You don't know what you've got 'til it's gone, they say, and that's exactly how you'll feel for the first half an hour or so here. Bizarrely, this retro-styled platformer doesn't have a jump button, forcing you to rely on the titular appendage to negotiate baddie-infested levels.
Initially it's jarring not to be able to shin over a knee-high crate, but once you get the hang of swinging and grappling, it feels as natural as traditional leaping. More importantly, it's hugely fun to sail across the level like a ginger, flat-topped Tarzan and shotgun neon Nazis in the face.
It helps that BCR is styled exactly as a retro remake should be. Vibrant 3D visuals set it apart from the gritty monotony of many contemporary releases and the only-slightly-modernised chip music adds to the nostalgic flavour. Features impossible on the 8-bit NES have been added for enjoyment's sake, notably the single/split screen two-player campaign co-op and four-player adversarial multiplayer modes. The result is a slick and, given that it's download only, surprisingly complete platformer.
The spirit of nightmarishly difficult '80s arcade games still rears its head. BCR is a tough nut to crack, and reintroduces the concept of a limited number of lives in an era that's increasingly mollycoddling players with recharging energy bars and overzealous autosaving. Not only do you have a meagre three punts at blasting through a level, but you have to deal with a boss encounter that requires you to figure out a specific technique and execute it perfectly on the same budget of lives. Not a game for the easily frustrated.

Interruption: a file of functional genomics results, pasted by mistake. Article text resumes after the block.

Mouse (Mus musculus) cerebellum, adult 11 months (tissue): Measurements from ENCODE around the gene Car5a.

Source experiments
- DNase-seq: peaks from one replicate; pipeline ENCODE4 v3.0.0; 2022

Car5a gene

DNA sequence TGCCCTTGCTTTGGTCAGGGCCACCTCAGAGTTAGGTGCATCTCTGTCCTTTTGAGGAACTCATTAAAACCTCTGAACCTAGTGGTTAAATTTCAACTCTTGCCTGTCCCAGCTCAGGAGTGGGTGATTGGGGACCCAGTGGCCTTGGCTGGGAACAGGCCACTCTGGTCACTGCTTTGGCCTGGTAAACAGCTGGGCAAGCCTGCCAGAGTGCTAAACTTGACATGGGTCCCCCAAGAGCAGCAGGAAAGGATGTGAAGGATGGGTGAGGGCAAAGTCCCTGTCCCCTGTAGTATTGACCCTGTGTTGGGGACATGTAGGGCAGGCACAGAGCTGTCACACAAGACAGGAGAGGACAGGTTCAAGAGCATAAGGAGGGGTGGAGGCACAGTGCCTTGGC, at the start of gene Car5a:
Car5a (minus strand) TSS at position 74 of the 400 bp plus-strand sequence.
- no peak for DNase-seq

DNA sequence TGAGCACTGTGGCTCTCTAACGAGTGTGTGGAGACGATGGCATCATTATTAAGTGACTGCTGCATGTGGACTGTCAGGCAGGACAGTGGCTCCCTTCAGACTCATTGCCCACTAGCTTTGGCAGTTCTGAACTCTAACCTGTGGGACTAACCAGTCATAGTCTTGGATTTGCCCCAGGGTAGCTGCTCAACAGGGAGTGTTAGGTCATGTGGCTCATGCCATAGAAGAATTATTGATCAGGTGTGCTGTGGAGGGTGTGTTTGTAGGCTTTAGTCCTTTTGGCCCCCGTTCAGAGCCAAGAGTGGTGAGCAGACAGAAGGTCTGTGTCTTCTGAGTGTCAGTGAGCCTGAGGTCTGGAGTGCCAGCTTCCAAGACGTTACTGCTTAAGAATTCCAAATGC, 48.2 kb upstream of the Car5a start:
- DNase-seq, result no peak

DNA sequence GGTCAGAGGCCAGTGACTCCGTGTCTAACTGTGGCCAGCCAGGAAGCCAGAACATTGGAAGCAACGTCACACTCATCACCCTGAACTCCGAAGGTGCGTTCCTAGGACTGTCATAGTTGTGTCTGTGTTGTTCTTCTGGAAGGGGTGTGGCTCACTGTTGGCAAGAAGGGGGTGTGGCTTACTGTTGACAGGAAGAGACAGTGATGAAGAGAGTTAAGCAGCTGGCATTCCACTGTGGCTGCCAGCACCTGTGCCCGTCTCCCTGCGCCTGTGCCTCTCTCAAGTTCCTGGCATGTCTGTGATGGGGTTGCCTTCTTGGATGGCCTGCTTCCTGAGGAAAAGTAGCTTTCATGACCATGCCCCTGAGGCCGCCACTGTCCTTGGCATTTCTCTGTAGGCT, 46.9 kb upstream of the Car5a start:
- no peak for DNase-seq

If you're up for the challenge, there's plenty to do outside of the already reasonably sized campaign. Much of the replay value comes from a series of puzzle style 'simulation' missions, bite-sized challenges that test your abilities against the clock. Perfect for obsessive compulsive play, while inclusion of world ranking leaderboards for these virtual reality missions ensures you'll never be truly satisfied either. Once you're done with the single player modes, if you can persuade some chums to huddle around the monitor the competitive multiplayer is a blast as well, if a little cramped.
Only in one area do things go terribly awry: the top-down Enemy Encounter missions are always a chore. The aiming is imprecise, the level layouts are ugly and repetitive and act simply as a punishment for clumsy negotiation of the world map rather than a satisfying change of pace. At least as distractions they're relatively brief.
BCR is at once beautifully reminiscent of its era, and polished enough to be palatable to a modern audience. The core grappling and swinging mechanic is satisfying, the weapons a joy to wield and the levels are imaginatively designed. It may have started life as a promotional tool for Capcom's upcoming third-person shooter, but if anything, BCR proves that the traditional 2D platformer is still relevant even for PC gaming's current generation.